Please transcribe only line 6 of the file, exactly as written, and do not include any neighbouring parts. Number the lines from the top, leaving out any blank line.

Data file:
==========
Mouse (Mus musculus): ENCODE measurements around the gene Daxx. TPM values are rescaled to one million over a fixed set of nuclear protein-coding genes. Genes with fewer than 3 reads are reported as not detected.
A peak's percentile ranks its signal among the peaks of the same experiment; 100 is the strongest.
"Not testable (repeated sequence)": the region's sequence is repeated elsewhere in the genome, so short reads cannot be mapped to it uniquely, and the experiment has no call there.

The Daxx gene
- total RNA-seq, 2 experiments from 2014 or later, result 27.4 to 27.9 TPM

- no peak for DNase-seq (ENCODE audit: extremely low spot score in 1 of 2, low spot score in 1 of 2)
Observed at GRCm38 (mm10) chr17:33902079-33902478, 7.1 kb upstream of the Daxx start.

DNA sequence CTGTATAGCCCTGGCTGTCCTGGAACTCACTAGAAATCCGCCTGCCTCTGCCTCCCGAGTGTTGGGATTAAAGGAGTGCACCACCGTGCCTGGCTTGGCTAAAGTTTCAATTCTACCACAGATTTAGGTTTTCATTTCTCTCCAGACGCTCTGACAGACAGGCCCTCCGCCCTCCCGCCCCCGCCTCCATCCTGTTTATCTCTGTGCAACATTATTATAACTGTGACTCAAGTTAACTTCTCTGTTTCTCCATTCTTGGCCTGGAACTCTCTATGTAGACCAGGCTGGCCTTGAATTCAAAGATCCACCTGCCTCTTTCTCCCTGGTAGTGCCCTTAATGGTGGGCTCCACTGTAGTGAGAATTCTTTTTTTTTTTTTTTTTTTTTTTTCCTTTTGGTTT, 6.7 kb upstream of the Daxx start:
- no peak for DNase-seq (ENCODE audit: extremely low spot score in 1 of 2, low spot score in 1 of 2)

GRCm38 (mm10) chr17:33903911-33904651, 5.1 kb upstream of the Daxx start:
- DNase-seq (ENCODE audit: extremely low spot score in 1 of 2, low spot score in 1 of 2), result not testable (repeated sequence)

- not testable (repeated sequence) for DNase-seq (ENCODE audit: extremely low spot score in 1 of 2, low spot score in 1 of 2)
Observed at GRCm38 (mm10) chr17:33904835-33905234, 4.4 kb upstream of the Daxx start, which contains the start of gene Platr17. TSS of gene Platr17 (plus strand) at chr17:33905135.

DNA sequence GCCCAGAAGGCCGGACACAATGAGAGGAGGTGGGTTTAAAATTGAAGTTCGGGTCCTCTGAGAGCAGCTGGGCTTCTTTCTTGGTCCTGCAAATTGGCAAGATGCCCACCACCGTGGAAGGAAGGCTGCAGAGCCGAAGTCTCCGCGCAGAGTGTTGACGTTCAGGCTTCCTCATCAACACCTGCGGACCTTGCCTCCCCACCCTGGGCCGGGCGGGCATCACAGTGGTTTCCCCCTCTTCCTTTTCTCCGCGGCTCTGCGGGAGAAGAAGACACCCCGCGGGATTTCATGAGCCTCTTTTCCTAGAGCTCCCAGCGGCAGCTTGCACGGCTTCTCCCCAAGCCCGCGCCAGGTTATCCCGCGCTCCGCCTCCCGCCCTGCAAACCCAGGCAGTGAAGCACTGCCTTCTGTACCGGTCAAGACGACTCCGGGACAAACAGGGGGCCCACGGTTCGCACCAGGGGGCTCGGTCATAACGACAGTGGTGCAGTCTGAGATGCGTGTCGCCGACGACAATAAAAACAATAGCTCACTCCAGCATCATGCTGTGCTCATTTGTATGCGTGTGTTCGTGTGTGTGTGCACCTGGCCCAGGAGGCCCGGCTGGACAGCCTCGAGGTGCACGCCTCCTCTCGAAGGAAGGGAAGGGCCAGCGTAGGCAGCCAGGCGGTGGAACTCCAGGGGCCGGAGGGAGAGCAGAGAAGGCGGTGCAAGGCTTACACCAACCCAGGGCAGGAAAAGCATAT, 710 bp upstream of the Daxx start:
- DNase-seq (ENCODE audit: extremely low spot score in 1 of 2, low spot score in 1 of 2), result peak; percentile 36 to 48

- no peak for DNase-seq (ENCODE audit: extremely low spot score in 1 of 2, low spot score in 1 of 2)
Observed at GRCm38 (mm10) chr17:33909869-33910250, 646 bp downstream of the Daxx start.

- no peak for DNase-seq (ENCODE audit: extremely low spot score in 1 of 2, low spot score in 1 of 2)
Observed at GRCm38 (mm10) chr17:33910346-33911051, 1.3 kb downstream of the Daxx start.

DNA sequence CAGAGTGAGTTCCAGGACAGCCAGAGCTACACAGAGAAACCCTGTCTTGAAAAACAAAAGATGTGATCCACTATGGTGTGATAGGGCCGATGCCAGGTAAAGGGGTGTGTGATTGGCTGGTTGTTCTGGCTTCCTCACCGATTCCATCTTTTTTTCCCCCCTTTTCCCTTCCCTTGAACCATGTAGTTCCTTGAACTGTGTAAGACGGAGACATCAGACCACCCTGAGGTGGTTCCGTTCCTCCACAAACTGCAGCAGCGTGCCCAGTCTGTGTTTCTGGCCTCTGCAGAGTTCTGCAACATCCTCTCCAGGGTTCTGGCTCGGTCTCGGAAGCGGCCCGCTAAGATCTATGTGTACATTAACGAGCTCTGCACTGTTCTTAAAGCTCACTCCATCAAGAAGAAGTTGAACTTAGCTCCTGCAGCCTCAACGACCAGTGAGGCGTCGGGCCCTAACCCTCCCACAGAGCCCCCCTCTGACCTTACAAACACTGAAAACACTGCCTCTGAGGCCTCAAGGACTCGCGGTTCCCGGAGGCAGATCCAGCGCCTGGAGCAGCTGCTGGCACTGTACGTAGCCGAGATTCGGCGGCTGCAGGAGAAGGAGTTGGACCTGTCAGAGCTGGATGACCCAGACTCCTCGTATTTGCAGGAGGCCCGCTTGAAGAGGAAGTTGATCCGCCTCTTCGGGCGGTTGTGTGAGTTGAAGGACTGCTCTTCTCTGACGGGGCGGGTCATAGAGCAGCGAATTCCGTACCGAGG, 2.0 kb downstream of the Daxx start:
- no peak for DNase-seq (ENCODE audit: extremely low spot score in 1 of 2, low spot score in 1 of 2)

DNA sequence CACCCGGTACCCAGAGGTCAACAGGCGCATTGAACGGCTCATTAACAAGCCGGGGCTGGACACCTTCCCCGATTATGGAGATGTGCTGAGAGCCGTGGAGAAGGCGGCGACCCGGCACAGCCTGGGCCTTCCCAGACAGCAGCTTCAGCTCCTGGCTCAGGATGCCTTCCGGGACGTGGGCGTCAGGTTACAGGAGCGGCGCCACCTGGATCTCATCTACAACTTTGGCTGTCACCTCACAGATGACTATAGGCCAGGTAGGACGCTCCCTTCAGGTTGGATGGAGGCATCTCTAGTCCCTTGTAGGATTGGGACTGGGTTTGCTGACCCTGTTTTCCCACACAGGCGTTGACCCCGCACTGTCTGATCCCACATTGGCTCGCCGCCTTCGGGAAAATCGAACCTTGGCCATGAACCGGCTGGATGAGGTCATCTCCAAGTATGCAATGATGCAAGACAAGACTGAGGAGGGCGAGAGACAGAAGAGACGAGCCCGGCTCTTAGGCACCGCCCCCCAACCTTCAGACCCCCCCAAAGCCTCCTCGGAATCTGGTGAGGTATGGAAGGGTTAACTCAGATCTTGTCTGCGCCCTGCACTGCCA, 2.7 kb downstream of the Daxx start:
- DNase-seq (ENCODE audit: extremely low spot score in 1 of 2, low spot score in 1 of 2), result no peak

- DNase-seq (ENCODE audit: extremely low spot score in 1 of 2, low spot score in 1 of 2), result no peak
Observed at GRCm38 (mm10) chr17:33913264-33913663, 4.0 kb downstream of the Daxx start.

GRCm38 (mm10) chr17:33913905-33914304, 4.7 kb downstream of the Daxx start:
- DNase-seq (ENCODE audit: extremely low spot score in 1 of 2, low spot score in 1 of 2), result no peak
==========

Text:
- no peak for DNase-seq (ENCODE audit: extremely low spot score in 1 of 2, low spot score in 1 of 2)